You see, I have become a recent slave to the seasons. I’m a little addicted to foodie magazines at the moment and the current foodie trend is seasonal eating. Quite how the british can justify eating bananas is beyond me if you look at the world in those terms, but maybe we can work out some moral loophole.
Anyway, the recent faddy thing for me has been gooseberries. No idea why. However, I was all set to make Sarah Raven’s Gooseberry tart, except for some reason there were no gooseberries. Not even in Waitrose. bum. So I bought rhubarb instead – Rhubarb tart, how terribly middle england. Now, since rhubarb is slightly more dense than the old gooseberry, I thought I’d poach it very gently in orange juice and ground ginger. Except I got a little distracted while I was making it and ended up with rhubarb sludge. So I bunged it all in the oven and got rhubarb quiche. It went down very well at last night’s gig I can tell you.
400g untrimmed rhubarb
juice of 2 small oranges or one large one
1tsp ground ginger
caster sugar to taste (i used about 50g)
1 egg yolk
150g plain flour (I use Shipton Mill)
50g caster sugar
75g fridge-cold butter
284ml double cream
100g caster sugar
zest of 1 large orange or 2 small ones
first, trim and chop the rhubarb into 2cm cubes. Pare the rind from the oranges and set aside. Juice the fruit and add it to a saucepan with the rhubarb and ground ginger. Add some caster sugar and leave to simmer until soft, about 5-10 minutes. Use your judgement here – I prefer my rhubarb a little more sharp than others, but you may prefer it sweeter so be careful with the caster sugar. Leave to cool once cooked.
Now, make the pastry. Briefly mix the sugar and flour together in a food processor. Add the butter in small chunks and pulse very carefully until you have a mixture resembling breadcrumbs. Be careful not to over mix as you don’t want to warm the butter and create the pastry in the processor. Turn the breadcrumbs into a mixing bowl and add the egg yolk. Mix with your hands and add only enough of the water to create a dough. turn the dough out onto a floured surface and roll the pastry so you can line a 22-23cm flan tin. Don’t trim the pastry! Put the tin on a baking try and leave to sit in the fridge for 30mins.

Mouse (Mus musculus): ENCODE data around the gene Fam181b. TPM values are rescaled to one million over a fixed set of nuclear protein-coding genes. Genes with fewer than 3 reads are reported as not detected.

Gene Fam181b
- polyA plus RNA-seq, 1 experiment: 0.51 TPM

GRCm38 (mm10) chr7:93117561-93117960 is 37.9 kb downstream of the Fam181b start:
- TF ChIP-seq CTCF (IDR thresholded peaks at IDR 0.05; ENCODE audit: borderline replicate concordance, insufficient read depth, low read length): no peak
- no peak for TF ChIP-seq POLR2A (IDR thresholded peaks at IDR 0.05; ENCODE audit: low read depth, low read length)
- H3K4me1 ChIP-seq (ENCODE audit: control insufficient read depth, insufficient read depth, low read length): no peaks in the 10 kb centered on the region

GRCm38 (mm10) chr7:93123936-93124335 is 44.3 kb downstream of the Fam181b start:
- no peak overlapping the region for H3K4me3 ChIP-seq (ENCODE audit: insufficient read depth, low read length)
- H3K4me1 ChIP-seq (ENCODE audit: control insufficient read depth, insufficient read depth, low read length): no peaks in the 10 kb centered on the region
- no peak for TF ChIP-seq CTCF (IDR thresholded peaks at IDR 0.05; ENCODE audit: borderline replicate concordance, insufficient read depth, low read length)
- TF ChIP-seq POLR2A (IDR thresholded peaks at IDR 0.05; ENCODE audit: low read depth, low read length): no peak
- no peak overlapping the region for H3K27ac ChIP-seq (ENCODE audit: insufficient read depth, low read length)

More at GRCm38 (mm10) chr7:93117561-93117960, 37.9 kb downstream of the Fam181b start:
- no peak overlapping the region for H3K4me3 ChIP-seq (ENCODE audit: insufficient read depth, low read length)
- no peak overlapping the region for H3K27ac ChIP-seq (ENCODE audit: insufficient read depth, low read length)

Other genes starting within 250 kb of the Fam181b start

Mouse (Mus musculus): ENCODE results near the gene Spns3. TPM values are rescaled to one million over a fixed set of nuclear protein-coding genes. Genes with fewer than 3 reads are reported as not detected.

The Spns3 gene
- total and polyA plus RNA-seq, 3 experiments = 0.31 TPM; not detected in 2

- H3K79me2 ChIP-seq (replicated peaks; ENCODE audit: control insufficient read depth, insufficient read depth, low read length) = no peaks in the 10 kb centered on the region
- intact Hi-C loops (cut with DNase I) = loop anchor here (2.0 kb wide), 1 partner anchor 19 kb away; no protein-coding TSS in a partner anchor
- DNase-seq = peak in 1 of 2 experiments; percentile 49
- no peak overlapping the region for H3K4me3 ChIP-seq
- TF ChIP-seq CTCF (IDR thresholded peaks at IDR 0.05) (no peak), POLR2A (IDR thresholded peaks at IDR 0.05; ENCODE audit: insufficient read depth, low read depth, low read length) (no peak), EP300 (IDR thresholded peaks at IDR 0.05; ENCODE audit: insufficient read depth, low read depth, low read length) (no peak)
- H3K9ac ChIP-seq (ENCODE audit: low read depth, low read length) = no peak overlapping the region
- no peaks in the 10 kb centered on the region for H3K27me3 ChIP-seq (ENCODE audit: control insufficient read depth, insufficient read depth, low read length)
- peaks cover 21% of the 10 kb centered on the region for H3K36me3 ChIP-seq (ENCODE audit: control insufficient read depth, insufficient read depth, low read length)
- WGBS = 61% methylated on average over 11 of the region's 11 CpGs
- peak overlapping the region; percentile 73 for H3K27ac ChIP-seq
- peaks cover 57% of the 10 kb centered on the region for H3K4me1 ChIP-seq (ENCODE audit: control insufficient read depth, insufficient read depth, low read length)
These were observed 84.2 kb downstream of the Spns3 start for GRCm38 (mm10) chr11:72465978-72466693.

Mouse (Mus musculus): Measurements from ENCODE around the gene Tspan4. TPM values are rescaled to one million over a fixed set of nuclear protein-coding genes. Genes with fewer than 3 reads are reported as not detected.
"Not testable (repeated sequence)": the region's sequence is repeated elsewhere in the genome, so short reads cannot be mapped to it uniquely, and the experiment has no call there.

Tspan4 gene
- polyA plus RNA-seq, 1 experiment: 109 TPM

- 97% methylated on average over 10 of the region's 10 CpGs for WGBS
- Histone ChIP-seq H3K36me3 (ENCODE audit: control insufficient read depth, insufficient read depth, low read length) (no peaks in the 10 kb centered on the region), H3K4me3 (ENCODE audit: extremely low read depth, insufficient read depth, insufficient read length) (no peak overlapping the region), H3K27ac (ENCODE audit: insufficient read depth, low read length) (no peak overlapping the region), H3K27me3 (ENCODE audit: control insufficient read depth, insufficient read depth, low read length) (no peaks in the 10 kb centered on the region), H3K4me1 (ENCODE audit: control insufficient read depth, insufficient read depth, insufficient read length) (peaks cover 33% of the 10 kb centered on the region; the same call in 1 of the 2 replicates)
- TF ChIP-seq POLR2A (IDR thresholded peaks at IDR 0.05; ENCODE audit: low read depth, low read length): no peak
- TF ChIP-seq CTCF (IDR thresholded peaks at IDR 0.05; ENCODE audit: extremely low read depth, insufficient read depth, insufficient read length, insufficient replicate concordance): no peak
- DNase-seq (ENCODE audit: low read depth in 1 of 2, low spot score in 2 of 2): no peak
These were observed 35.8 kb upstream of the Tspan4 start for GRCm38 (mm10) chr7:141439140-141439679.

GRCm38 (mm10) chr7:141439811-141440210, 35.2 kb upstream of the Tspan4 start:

Preheat the oven to gas mark 4. Place a sheet of greaseproof paper on the lined flan tin and add baking beans. Place the tin in the oven and cook for 10-15 minutes.
While the tin is cooking, mix the cream, eggs, sugar and orange rind together until the sugar has dissolved. Stir in the cooled Rhubarb. When the pastry is finished in the oven, take it out and leave it cool slightly. Add the rhubarb mixture and place in the oven for 20-25 minutes, or until the centre is set and the tart is starting to brown lightly.
Can I rant?
One of the drawbacks of performing at functions so often is that you often end up eating the same typical celebration food, usually leg or breast of chicken (corn-fed or not) in a white wine sauce with a medley of seasonal vegetables. We refer to it as a ‘substantial chicken dish’.
Or worse, if you’re in a hotel, sandwiches and chips. That particular combination is the bane of my life. For some reason, this classifies as a hot meal in a hotel. I mean, would you offer sandwiches and chips to someone in place of dinner? No, probably not.
Then why is it customary to feed this to the wedding band who have driven up to 2 hours to get there, have to sit around for another 2 because the wedding is running late, have to remain sober because they’re driving but put up with the drunken rantings of the wedding guests, play I Wish for the 18 millionth time in their life, explain why we can’t play for another hour for free and then drive the 2 hours home. Yes, we’re getting paid but considering we have to pay 22% tax, 8% national insurance, petrol and subsistence costs, and that we might only gig twice a week, then £150 per musician is a fairly reasonable amount of money. PLEASE can you feed me something other than sandwiches and chips or a substantial chicken dish? After all, the hotel or caterer is probably charging you about £5 a head and when you think they probably make it for about £1.50 a head they’re taking quite a cut. Get your money’s worth.
Anyway, the reason I say all this is that sunday lunchtime jazz gigs normally mean you get fed a roast lunch. I’m not arguing about that. It just meant that after today’s jazz gig I didn’t feel like another roast when I got home so I made this light lentil soup.
Light Lentil Soup
500ml chicken stock
1 large glass white wine
1 onion, roughly chopped
1 clove garlic, chopped
2tbsp chilli oil (mine is fairly mild – dilute yours with vegetable oil if necessary)
1 1/2 tsp cumin seeds, ground
1/2 tsp coriander seeds, ground
250g Red lentils
Fry the onions in the oil until they are translucent. Add the garlic and after 60 seconds add the ground spices. Toast them for another minute or so and then add the lentils. Coat them until they are glistening with the spices and oil. Add the wine and simmer until reduced and then pour in the chicken stock and add the bay leaves. clamp a lid on and simmer gently for 30 mins.